Kevin Hinds: I am Kevin Hinds, a Maine registered sea kayak guide with LL Bean's Outdoor Discovery School. I want to talk today about getting into your recreational kayak. I am going to show you a few simple steps to make that nice and easy. First step is the boat floats; put the boat parallel to the shore line so that the hull is out in the water. Next step, hands are in command. One hand is going to hang on to the cockpit combing and also to the shaft of the paddle. The other hand will be out here, pushing the back face of the paddle down to the shore. Alright, and the third step is you're going to lean it like you mean it. Alright, now we are ready to get going; I'll show you some strokes. Alright, now that we are on the water, we are going to talk about a couple of things. One of the things is first of all the length of the paddle. The length of the paddle that you get is dependent more on the width of the kayak. So since we are in a recreational kayak, it's probably about 26-32 inches wide. If you want a longer paddle, this is a 230 centimeter paddle so that I can easily get from side to side. I figure out how to hold on to the paddle, I find the center seam of the paddle; these are actually take apart which is convenient when you travel. I find that center seam, carefully put it on top of my head, workout my arms until I can make just about right angles with my arms. I then bring the paddle down in front of me. That's about the width of the grip. Then I just make sure that my upper set of knuckles or last set of knuckles is lined up with the top edge of the blade and for the tightness of the grip, it's a light grip; first finger on each hand, lightly grips the paddle, the rest just rest on the shaft.
Now, when you kayak, you want to make sure to use torso rotation when you're paddling. What I mean by that is I form what I call a paddler's box; my elbows are down and relaxed by my sides, and I keep the shaft of the paddle a little bit away from my body. I picture I have a beach ball from my chest to the shaft of the paddle. So this is about as far I can hold the paddle in. Then when I rotate, this is called the torso rotation, using my body instead of just my arms when I paddle.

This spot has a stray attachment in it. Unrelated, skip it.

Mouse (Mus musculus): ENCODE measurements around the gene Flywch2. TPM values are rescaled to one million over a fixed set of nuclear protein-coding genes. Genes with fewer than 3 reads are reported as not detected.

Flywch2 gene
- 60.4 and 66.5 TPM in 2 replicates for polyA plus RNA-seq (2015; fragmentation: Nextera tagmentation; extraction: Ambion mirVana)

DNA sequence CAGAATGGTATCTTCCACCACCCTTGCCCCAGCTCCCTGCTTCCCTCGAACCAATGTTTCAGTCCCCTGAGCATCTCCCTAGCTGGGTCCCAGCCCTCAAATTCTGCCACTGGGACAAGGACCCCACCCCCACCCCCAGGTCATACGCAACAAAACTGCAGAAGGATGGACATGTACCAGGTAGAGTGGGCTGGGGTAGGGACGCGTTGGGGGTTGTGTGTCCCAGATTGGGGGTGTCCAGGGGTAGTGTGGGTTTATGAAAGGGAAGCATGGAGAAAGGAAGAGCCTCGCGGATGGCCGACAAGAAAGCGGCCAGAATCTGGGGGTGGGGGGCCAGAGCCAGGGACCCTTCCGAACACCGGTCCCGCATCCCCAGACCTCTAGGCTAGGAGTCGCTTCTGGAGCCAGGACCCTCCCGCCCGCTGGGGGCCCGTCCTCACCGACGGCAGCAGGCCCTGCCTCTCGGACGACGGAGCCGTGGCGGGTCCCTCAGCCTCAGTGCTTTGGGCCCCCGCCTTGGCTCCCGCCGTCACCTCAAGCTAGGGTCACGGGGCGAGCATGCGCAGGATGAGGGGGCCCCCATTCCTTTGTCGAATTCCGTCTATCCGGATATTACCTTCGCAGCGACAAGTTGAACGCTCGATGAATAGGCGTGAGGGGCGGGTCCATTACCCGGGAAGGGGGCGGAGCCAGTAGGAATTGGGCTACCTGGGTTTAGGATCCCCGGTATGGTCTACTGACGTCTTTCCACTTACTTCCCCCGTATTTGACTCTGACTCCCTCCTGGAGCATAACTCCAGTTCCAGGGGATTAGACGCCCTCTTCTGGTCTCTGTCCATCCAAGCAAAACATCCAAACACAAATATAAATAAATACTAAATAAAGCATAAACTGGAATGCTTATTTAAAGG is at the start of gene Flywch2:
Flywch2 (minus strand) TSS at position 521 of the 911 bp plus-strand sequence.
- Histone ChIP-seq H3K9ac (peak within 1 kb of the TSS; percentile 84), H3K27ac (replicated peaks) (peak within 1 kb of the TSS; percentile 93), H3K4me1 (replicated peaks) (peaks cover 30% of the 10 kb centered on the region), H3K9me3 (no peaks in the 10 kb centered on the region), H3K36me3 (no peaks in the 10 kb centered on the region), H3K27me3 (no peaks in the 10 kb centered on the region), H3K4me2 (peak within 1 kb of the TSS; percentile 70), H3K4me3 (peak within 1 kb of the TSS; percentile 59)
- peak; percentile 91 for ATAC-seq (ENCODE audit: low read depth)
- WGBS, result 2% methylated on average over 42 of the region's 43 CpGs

Alright, it's time to learn some basic strokes. The forward stroke; three parts I think about. First off, first thing is the shaft angle is 45 degrees off the surface of the water. Dipping at the toe, unwind to the hip for a super-short stroke using good torso rotation. The next stroke I am going to teach you guys is a forward and a reverse sweep; it's to turn the kayak, because I don't always go straight. So let's break down the parts of the forward sweep stroke. We are going to use the power face of our paddle and keep a low shaft angle, almost parallel to the surface of the water, dipping at our toe, unwind our torso, carving a shallow smiley face all the way to the back edge of the boat and we cover the blade. For the reverse sweep, we're going to use the back face of the paddle; I am going to torso rotate towards the stern of the kayak, dip the back face flat next to the kayak, unwind my torso, keeping a low shaft angle, and probably a big smiling face on the surface of the water all the way to the front of the boat.
Next, I am going to teach you the reverse stroke, sometimes you need to back out of an area. So, the piece of the reverse stroke are this; first you torso rotate towards the stern, look over your shoulder to see where you're going each time. Dip the back face of the paddle, just pass the hip, and unwind to the knee with the climbing blade in shaft angle for a short stroke. What I mean by blade in shaft angle? It starts out flat, for a little bit of support out here, but it ends up at your knee vertical. So what that's going to look like is this. It's also important to know how to stop a kayak. When we're going forward to stop a kayak, we'll use the back face of the paddle, dipping the paddle back and forth on each side a little bit at a time; no emergency breaks when we are out here. Let me show you what that looks like. Just like that. So now that we've learned a few of the basic strokes, let's teach you how to get back out of a kayak.
Now that we've had chance to kayak, we're now going to talk about how to properly get out of a kayak. If you have a nice gradual sandy beach, you can actually run the kayak right up on to it but if it's not so gradual or a little bit rocky, you may want to be able to reverse the steps that we did to get in. So if you bring the kayak parallel to the shoreline right along the edge, with the boat still floating, you can use your paddle again as an outrigger, our hands are going to be in command, one on to the boat, one on to the paddle, pushing the back face down towards the shallow side and then lean it like we mean it.
Alright, now you have the basics to safely get in and out of your kayak and some strikes to move it around. So now let's go have some fun.